“famous rejection letters”


But recently I’ve been especially prone to the myriad bloggers and webkeepers out there who each have their own take on things, from the pros and cons of unreliable narrators to the dos and don’ts of writing for a young adult audience (my conclusion on that last part is: let’s not patronise the world’s most patronised demographic by being stupid adults and assuming their preferences can be neatly defined in a grid, list, and/or template. Yep).

In my recent and slightly desperate traipses through writer blogs and pithy advice columns, I’ve learned something really important and stupidly obvious:


(Except you, Chuck Wendig. You’re definitely my boss).

Example time.

What led me to my hair-pulling canvassing of what the blogosphere has to offer? I needed a name. For my character. And I couldn’t choose. So I Googled it.

Do you guys KNOW how many names there are in the universe? A freaking LOT. In no time, I had a list of possible candidates as long as my arm (this is not an exaggeration and my arms aren’t exactly short) and I was thinking of going all Layer Cake on this thing, because how on Earth am I supposed to choose just one?

The best part is, of all the many crises we neurotic writer-types can conjure up on a damn-near daily basis, the “choosing a name for my character” thing is definitely my most frequent dilemma.

My spiritual guide and much-maligned BFF, JB, will vouch for this. If that boy had a penny for every time I’ve thrown names at him to see which stick, he would’ve bought us dinner last night and not me. (Sidebar: his laptop, which he somehow kept alive for ten years, died last week. Go send him a follow or a kind comment to help ease his pain). I resumed my usual game last week when yet another protagonist I may or may not be developing for this (eek) had their own existential crisis. Is there a name for when a writer has to deal with a character’s existential crisis and reshape their identity? I feel like there ought to be.

In any case, to Google I went. I typed in “how to name your c…” and autofill did the rest:


I love that “child” is fourth, after “car”. GOOD JOB HUMANS.

So I knew straight away that at least I’m not the first person to routinely beat their head against the unique identifier wall.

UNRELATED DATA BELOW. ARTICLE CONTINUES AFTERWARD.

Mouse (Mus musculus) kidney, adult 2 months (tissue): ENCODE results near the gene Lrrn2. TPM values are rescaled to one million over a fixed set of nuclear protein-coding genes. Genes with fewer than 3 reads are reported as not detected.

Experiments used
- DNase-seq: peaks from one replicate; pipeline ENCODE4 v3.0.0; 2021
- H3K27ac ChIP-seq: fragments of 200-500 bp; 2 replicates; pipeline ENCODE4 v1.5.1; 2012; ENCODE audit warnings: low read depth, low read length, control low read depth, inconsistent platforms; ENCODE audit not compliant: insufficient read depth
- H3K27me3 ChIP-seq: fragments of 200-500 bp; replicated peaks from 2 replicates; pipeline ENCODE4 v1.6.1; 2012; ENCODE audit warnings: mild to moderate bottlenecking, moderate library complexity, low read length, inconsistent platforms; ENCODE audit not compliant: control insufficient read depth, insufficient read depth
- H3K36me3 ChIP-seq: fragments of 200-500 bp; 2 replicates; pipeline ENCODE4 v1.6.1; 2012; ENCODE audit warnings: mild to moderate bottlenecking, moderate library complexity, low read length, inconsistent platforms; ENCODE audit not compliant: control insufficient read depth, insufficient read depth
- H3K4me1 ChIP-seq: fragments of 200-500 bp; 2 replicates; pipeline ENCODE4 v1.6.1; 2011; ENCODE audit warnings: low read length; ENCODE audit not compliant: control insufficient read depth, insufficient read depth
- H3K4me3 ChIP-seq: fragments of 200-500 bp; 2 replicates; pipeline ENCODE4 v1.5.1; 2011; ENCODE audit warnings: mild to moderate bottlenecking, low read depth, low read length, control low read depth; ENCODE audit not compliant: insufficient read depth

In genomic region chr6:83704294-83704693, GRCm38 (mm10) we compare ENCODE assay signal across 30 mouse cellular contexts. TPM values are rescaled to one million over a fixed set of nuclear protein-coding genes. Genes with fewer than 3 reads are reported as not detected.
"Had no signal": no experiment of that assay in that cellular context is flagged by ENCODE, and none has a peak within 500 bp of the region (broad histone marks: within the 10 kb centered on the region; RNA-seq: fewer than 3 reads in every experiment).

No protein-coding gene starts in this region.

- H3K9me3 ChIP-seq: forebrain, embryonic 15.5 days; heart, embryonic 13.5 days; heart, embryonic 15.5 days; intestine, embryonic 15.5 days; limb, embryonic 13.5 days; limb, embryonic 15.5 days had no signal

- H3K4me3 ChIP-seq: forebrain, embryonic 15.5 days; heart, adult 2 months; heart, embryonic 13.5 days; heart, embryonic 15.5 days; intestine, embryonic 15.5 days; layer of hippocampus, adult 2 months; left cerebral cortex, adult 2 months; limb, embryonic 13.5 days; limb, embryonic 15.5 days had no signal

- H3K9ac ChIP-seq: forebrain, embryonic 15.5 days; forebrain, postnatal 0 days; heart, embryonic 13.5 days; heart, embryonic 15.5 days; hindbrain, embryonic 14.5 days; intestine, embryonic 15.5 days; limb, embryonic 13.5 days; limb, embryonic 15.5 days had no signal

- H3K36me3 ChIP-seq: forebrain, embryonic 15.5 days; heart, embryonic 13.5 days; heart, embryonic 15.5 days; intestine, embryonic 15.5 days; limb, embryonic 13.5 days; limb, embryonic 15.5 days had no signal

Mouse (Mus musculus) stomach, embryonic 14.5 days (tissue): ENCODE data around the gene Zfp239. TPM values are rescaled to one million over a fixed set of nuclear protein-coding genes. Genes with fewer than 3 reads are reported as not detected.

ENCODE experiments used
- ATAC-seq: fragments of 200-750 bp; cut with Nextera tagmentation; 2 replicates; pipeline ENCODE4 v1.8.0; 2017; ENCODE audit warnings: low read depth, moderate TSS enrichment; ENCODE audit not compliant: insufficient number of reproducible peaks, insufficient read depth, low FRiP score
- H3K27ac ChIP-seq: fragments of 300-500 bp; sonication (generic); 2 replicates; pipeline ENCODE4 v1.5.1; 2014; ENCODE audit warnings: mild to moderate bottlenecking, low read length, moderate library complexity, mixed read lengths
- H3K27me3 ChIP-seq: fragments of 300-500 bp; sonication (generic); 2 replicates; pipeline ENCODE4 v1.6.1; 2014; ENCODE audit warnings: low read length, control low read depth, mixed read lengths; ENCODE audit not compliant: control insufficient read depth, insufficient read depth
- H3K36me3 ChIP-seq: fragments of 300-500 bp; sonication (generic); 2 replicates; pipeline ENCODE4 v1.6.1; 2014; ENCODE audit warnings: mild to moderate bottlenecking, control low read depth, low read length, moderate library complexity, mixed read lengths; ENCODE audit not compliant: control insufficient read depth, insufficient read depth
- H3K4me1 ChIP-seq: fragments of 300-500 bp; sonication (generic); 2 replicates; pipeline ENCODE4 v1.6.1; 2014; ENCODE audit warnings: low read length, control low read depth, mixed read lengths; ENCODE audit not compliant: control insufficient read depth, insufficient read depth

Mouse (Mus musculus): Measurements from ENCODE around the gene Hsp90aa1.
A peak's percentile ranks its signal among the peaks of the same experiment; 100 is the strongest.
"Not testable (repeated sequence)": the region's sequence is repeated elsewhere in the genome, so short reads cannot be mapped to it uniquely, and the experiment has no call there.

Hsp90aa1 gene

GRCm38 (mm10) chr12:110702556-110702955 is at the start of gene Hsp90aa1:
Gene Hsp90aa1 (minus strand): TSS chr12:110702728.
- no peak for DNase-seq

First Rule of Google: You’re not alone.

Then I proceeded to wade through the mire that is, well, the internet. Because:

Second Rule of Google: Everyone’s an expert.

The Wiki-How article wasn’t the first one to come up, thanks SEO, but I’m a sucker for a good (read: terrible) Wiki-How article, so that consumed my attention immediately. Here it is, and all things considered, you could be given worse advice. My favourite thing about it is the brackets: “(see also, the Desai family from Coronation Street)”. At which point I leapt out of my chair and declared, “British soap operas? How did I not think of these fountains of wisdom sooner?!”

But seriously, I started to suspect I was wasting my time with dodgy advice about halfway through (it’s Wikipedia, after all), but my tipping point was the ninth and final pearl of wisdom, in which we learn:

“If your character has a best friend, enemy, partner, sibling, etc who they spend a lot of time with, it is best not to have their names too similar, or the readers may confuse the names. Examples include Rachel/Robert, Mary/Martin, Sophie/Sam etc.”

I think my gut reaction was outrage. I’ve already had a little mini-rant about my feels on patronising a YA audience, but these feelings extend to any and every audience. Nobody likes to be patronised, to be talked-down to, to get the feeling Their Version and Your Version are different because one’s been filtered, edited, trimmed and neatly polished For Their Own Good. Screw that. You stick a kid in front of Adventure Time and they’ll love it just as much as an adult will (adults, you will) but for entirely different reasons, and isn’t that the awesome thing about what we do? That people will understand and interpret things at their own speed? Maybe one will hate it and the other like it but at least both have formed their own opinions based on the same version of the same thing. Better yet, maybe the kid will hate it now and love it in five year’s time. Scrubs, I’m looking at you.

Anyways, I’ve said before that I’m no expert (that’s the crux of this whole post, if I’m being too obtuse), but I like to go into a draft without thinking my audience might get confused if I give two completely different characters – of different genders – names beginning with the same letter. Maybe that’s just my pesky inexperience shining through again.

Also, it would be remiss of me not to include the ever-wonderful and hilarious Hank Green’s thoughts on How To Name Your Baby Properly, which obviously, is relevant. Hank is the brother of author John (who’s responsible for THIS) and they vlog to each other once a week since they live on different sides of the country. His post is in response to this post, in which I learned the first person to attach an eraser to the end of a pencil was named Hymen Lipman. No, really.

Article number two the Google machine brought to my attention was the ever-reliable BabyNames.Com, weighing in on the topic of writers choosing character names as opposed to expectant mums looking for the perfect middle name – and this is actually perceptive of them, because:

Third Rule of Google: Baby name websites ARE character name websites. (My personal favourite is Nameberry).

So BabyNames.Com taught me that “exotic romance names are out”, which actually helped, because it meant I could nix Brittaeny Billingsley and Xander Humperdink and be two less in my list of candidates. I also learnt that the comments section on these kinds of websites are sometimes even better than the website itself, thanks to a lady who ended up naming her son Hildebrand because “Disney took Flynn” (that character’s real name turned out to be Eugene Fitzherbert, FYI. Clearly somebody didn’t watch the movie).

Third and last, and this is where my tipping point reached critical levels and I started thinking about writing this post, is this article, which suggested I name my character based on a certain theme. For example: